Six command areas, those with the highest number of stop-and-frisk encounters in 2012, were chosen for the pilot program.

Those commands include the 120th precinct on Staten Island, which patrols the neighborhood where Garner died on July 17 after he was placed in a chokehold by officers trying to arrest him in the sale of untaxed cigarettes.

Garner’s death, which led to a citywide backlash and fiery criticism of the department’s tactics, was later ruled a homicide. Two police officers remain under an internal investigation, and the Richmond County district attorney has convened a grand jury to weigh criminal charges in the matter.

In the aftermath of Garner’s death, Bratton sent a contingent of city officers to Los Angeles for additional training.

The Los Angeles Police Department launched a similar body camera pilot program earlier this year, with 30 officers who patrol the city’s downtown area. The department expects to buy 600 of the devices for more widespread use.

Cmdr. Andy Smith, chief spokesman for the LAPD, said NYPD officials reviewed both camera models currently being field tested by LAPD officers during their meetings in Los Angeles.

Patrick Lynch, president of New York City’s largest police union, seemed to cautiously embrace the program in a statement issued late Thursday.

“A body camera pilot program is part of our challenge to Judge (Shira) Scheindlin’s decision on stop, question, and frisk,” he said. “Police officers have nothing to hide, but there are many unanswered questions as to how this will work practically. We await the answers.”

A series of recent questionable deaths after clashes between police officers and suspects have raised the national discussion on police accountability measures. Police in Ferguson, Missouri, began wearing body cameras in recent days, a little over a month after the shooting of Michael Brown, an unarmed young black man, sparked weeks of unrest in the St. Louis suburb.

Earlier Thursday, U.S. Attorney General Eric Holder announced a federal civil rights investigation into the Ferguson Police Department’s practices.

AFP Photo/John Moore

Interested in national news? Sign up for our daily email newsletter!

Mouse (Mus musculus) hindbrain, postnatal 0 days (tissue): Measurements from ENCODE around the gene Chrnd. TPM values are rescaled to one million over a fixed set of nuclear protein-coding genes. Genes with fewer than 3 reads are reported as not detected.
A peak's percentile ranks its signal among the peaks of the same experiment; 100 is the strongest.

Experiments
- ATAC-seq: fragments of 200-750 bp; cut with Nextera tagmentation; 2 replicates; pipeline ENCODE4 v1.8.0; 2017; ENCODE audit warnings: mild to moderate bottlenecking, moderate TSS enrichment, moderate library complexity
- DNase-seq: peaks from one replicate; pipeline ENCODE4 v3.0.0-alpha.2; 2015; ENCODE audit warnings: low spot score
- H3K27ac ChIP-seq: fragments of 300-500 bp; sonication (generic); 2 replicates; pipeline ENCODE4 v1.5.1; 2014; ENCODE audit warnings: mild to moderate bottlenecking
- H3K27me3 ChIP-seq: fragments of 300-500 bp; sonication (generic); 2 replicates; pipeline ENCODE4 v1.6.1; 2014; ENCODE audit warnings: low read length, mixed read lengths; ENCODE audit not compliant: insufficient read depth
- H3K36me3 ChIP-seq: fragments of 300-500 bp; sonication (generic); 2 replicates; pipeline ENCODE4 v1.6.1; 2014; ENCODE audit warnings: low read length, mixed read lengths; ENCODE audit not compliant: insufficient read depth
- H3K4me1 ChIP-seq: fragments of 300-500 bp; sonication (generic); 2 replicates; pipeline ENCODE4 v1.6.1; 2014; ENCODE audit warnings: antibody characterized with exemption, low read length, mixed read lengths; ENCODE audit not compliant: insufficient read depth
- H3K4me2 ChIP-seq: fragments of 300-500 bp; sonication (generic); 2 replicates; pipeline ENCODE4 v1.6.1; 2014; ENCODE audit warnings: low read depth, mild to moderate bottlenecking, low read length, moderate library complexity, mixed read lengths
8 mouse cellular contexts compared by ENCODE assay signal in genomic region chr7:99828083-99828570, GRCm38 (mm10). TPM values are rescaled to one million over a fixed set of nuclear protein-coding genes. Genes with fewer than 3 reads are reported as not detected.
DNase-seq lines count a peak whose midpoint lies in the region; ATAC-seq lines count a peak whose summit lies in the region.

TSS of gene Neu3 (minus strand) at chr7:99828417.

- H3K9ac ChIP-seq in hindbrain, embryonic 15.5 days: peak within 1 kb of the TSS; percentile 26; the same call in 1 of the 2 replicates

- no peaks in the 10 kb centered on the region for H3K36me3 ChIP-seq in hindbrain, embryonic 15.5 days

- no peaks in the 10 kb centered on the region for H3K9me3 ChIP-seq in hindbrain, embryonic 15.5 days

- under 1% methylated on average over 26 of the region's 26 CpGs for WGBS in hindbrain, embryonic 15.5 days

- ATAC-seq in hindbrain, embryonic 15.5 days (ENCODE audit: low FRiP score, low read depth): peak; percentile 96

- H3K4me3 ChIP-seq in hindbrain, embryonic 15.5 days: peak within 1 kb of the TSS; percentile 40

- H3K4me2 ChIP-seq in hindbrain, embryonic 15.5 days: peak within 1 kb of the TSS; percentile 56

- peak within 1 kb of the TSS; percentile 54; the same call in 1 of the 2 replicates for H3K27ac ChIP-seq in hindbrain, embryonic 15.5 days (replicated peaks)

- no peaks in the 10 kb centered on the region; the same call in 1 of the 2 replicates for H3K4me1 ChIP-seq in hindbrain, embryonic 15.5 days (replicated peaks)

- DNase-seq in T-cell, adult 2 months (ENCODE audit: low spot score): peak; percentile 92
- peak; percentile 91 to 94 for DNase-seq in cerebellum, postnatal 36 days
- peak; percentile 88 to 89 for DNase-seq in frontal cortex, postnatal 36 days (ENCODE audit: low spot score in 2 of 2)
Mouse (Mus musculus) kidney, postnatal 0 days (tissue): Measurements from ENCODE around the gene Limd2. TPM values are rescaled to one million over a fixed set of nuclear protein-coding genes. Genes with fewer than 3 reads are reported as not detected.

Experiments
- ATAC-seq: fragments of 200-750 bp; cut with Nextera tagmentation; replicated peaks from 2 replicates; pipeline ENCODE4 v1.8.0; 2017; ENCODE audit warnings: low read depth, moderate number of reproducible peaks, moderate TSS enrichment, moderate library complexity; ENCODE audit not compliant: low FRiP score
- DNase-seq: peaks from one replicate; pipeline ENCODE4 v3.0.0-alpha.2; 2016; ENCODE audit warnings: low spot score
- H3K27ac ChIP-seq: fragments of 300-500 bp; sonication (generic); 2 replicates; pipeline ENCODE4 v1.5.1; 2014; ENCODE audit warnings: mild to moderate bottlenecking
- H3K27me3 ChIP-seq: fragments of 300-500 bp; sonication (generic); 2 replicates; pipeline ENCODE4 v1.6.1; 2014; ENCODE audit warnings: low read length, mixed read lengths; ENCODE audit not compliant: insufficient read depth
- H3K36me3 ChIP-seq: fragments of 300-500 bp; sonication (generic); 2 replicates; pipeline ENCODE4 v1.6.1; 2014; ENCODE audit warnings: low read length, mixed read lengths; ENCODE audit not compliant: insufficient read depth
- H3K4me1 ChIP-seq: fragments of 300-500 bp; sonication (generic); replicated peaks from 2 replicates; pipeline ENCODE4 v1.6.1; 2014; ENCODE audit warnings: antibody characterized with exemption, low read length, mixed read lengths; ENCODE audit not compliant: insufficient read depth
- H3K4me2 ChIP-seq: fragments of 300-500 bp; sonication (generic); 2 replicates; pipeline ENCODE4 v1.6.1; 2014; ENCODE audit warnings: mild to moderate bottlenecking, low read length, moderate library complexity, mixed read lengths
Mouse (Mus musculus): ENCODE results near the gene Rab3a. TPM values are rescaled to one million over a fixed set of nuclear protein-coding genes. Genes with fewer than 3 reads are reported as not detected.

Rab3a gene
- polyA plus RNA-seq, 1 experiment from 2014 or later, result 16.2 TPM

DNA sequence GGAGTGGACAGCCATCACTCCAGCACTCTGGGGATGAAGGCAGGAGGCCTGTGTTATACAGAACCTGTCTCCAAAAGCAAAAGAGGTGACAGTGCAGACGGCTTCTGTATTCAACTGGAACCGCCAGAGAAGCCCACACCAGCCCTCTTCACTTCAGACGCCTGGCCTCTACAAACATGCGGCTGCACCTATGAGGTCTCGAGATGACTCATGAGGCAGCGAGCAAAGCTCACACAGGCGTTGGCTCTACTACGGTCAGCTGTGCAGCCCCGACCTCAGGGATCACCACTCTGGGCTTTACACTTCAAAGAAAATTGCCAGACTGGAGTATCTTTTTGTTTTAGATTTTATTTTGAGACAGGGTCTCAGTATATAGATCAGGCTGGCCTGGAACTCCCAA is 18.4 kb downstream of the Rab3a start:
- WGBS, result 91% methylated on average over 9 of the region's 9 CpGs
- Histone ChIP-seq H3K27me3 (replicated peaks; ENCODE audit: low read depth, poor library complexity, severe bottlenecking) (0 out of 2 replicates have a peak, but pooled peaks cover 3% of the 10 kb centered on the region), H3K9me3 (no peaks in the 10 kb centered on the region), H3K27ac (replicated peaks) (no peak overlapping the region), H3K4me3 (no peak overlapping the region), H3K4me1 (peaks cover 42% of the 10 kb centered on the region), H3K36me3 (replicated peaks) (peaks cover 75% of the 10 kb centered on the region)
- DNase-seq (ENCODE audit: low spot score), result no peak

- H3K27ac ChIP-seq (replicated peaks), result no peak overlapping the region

Louisiana’s Ban On Same-Sex Marriage Upheld By Federal Judge

Louisiana’s Ban On Same-Sex Marriage Upheld By Federal Judge

By James Queally, Los Angeles Times

A federal judge in Louisiana upheld the state’s ban on same-sex marriages Wednesday, marking the first time a federal court upheld a ban since the Supreme Court struck down a portion of the Defense of Marriage Act last year, according to court filings.

U.S. District Court Judge Martin Feldman ruled the state’s ban passed constitutional muster, rejecting arguments from six same-sex couples who were asking Louisiana to recognize their marriages from other states.

In the 32-page decision, Feldman ruled that Louisiana’s ban does not violate the First Amendment rights of same-sex couples. The couples were suing to overturn the state ban and have their marriages from other states recognized.

Feldman’s decision comes after dozens of state and federal judges have struck down same-sex marriage bans throughout the country, which came after a Supreme Court ruling that the federal definition of marriage between a man and a woman was unconstitutional.

Evan Wolfson, founder and president of the advocacy group Freedom To Marry, told the Los Angeles Times that Feldman’s ruling flies in the face of the more than 40 court decisions that have found similar bans unconstitutional.

“His is the first federal court to get it wrong,” Wolfson said. “He treats what these couples are seeking as some new and different thing rather than the same freedom to marry and the same equal protection under the law that the Constitution guarantees to all of us.”

With several similar cases stuck in the appeals process throughout the country, Wolfson also said the Louisiana ruling was only further evidence that the U.S. Supreme Court needs to take up a same-sex marriage case and give a definitive ruling.

Utah Attorney General Sean Reyes petitioned the Supreme Court to hear a same-sex marriage case earlier this year after his state’s ban was overturned.

Photo: Jason Paris via Flickr

American Doctor Being Treated For Ebola Says His Condition Is Improving

American Doctor Being Treated For Ebola Says His Condition Is Improving

By James Queally, Los Angeles Times

The American doctor who contracted Ebola while helping treat victims of a deadly outbreak that has claimed more than 1,000 lives in West Africa says his condition is improving, according to a statement issued Friday.